Yesterday I discovered David Jackson’s blog A Founder’s Notebook on Fred Wilson’s blog. I skipped through a few posts and found Setting clear goals = empowerment. Jackson currates a wide array of content across other blogs and writes brief thoughts on the issue. I’m going to pull from his book.
From A Small World CEO Sabine Heller‘s Corner Office interview:
You have to manage people based on results and set clear goals. It sounds like a simple thing, but people don’t do that often. When I was 22 and working at UGO, it didn’t matter that I had no experience and it didn’t matter what my process was as long as I hit my goal. It taught me how empowering it is to be treated like that. I am a great manager for people who are strong thinkers and motivated. I empower people. I promote people. I give them a lot of leeway. At the end of the day, I look at results, and that’s it. I feel very strongly that organizations infantilize employees. You should treat them like adults.
At my current position as a software engineer at Conde Nast, I have been a part of two tech teams. I have worked on projects that affect platform level code. In my experience, I am most productive when project scope predetermined by the client. I can commit to a clear timeline, only if I understand the expected output. If I am given an unrefined project, there must be an predetermined time limit.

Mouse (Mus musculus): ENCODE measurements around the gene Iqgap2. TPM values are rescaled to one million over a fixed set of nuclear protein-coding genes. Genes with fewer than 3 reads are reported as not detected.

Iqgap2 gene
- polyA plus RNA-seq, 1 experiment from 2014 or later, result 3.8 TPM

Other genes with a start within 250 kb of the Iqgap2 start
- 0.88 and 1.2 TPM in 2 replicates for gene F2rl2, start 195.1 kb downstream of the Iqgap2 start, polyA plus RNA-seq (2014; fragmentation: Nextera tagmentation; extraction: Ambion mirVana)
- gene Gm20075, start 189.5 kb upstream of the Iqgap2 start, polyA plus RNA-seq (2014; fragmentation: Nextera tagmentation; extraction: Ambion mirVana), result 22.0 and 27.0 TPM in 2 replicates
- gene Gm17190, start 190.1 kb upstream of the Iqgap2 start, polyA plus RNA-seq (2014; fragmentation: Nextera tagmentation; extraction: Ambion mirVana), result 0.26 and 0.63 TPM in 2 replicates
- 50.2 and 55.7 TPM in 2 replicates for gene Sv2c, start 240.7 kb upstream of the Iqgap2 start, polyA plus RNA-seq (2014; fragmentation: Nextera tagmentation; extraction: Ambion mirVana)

Have clear project definitions before passing on a project to engineers. If the project is not build, then run the ideas past a designer and start on a visual mock. If the visual mock passes the project developer’s taste, then build an prototype. Don’t waste time going into the production build. Figure out the issues and assumptions associated with the prototype. Once product owner vets a prototype, you can build. Someone who understands the potential conflicts of the prototype needs to provide a final review. If all is good, reevaluate a timeline and commit to it.
After the initial design/prototype is complete, an estimate should be accurate. Before design, an estimate can’t be accurate because the project scope will change. This is not the engineers fault. The person who determines the product must take full responsibility. This would be the product manager or the CEO of a company. Before the designer passes ideas onto development, refine it. Clear goals inspire effective work. Defined product expectations will also result in productive engineer time.